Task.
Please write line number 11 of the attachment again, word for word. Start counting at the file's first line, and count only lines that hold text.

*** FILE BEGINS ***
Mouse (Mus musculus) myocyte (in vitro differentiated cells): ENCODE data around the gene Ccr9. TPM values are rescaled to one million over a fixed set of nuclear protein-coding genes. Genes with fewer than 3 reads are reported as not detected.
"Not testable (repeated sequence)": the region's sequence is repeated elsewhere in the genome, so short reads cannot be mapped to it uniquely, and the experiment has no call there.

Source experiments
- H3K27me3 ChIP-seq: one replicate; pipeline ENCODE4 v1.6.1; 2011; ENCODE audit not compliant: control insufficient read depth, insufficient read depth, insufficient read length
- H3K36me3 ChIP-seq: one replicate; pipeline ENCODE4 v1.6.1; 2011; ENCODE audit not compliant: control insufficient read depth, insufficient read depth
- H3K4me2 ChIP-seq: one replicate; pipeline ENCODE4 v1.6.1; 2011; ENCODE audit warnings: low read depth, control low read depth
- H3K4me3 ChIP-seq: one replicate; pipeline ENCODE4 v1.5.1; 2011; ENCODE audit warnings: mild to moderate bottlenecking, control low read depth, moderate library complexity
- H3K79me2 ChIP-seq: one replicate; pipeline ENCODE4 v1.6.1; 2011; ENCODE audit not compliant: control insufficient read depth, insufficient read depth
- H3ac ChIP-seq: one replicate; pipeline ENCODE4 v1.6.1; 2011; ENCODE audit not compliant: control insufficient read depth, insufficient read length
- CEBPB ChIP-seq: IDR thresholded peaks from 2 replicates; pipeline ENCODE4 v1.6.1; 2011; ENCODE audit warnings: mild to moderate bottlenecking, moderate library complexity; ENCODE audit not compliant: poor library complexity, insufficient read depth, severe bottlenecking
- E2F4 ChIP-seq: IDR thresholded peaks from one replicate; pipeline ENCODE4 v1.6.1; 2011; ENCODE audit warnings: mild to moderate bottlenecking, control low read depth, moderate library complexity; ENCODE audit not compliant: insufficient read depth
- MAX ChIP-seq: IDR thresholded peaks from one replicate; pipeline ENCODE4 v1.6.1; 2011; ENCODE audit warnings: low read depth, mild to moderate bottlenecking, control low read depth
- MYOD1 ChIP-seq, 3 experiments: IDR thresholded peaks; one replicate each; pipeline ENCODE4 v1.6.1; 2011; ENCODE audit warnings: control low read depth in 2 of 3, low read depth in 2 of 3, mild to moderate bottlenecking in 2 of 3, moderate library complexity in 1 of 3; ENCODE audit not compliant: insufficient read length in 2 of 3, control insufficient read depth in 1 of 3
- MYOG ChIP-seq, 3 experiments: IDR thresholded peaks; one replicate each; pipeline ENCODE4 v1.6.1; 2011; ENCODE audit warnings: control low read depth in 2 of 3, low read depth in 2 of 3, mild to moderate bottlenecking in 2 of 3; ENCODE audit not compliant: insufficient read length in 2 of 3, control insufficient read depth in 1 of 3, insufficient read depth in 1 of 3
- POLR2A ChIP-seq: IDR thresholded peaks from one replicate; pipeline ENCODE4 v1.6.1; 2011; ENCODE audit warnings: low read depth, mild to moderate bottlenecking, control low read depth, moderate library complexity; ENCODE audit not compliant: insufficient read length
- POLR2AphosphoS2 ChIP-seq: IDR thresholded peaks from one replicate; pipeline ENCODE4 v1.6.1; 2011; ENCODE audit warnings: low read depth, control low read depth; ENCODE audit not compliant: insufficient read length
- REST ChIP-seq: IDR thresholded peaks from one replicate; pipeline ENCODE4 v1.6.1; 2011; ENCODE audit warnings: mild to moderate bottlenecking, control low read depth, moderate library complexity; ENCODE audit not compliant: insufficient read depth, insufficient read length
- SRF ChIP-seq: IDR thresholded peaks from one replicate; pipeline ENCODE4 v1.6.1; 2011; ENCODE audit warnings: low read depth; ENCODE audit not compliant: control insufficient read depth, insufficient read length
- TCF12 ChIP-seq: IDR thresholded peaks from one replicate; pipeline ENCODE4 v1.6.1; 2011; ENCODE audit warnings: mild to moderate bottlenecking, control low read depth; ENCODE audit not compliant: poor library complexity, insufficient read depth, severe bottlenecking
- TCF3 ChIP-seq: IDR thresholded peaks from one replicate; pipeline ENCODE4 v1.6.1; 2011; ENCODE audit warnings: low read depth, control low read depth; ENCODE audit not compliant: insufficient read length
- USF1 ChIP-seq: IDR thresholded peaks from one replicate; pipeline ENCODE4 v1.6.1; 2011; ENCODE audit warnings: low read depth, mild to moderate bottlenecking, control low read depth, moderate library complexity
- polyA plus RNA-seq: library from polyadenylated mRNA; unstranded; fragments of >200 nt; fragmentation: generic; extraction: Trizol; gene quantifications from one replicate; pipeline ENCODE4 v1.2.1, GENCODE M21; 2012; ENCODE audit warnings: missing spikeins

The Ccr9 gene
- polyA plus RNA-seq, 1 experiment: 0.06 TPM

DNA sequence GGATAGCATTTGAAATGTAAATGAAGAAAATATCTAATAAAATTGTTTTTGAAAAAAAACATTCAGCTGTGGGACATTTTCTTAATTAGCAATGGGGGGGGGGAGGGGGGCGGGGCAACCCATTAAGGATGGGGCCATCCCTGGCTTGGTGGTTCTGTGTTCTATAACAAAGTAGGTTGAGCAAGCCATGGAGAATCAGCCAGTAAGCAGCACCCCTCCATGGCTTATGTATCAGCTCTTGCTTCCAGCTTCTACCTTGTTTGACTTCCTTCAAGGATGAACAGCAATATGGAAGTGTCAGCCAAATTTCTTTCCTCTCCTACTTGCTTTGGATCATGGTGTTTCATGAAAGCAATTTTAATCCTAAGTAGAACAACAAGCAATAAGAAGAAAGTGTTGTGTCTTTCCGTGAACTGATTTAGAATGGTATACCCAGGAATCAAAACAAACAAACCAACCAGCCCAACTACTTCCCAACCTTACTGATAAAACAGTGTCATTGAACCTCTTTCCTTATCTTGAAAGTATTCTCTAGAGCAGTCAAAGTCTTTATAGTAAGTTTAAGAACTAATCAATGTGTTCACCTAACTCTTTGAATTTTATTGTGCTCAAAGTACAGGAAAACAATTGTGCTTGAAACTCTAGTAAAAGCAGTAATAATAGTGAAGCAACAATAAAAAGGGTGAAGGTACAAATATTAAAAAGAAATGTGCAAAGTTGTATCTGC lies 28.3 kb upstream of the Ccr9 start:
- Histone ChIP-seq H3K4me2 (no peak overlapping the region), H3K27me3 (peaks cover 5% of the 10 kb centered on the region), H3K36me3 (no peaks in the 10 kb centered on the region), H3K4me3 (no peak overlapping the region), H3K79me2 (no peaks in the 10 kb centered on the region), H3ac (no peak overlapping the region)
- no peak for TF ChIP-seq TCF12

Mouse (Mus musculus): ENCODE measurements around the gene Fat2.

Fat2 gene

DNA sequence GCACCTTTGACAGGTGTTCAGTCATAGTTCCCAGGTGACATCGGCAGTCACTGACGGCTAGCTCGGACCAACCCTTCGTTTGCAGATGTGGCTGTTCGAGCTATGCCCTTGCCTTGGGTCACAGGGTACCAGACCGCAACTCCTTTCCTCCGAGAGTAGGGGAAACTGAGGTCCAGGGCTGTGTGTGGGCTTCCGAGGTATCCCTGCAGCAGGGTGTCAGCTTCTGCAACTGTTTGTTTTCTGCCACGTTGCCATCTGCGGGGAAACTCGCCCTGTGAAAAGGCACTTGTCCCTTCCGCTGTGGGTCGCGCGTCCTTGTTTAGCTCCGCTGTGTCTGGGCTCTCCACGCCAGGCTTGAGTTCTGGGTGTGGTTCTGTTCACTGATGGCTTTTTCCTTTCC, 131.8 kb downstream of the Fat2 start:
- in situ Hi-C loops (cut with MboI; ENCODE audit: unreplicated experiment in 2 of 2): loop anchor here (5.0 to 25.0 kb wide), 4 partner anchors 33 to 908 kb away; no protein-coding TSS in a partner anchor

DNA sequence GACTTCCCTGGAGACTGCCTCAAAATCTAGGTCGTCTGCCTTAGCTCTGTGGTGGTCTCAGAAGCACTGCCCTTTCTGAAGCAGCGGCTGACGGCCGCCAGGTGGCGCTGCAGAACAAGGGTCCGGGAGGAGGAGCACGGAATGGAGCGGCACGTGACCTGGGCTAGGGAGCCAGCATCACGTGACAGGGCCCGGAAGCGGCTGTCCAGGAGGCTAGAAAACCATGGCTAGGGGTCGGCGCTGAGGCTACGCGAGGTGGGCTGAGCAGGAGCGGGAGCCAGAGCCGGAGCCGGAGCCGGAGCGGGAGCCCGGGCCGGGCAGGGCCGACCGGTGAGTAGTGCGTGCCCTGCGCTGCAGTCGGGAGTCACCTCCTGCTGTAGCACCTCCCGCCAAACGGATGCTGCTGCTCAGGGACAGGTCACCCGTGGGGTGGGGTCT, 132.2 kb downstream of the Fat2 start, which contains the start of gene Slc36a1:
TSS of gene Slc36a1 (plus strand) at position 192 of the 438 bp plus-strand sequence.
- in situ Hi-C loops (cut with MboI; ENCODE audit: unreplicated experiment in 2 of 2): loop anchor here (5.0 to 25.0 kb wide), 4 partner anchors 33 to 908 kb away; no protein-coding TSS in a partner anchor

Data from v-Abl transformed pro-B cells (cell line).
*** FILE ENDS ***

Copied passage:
- E2F4 ChIP-seq: IDR thresholded peaks from one replicate; pipeline ENCODE4 v1.6.1; 2011; ENCODE audit warnings: mild to moderate bottlenecking, control low read depth, moderate library complexity; ENCODE audit not compliant: insufficient read depth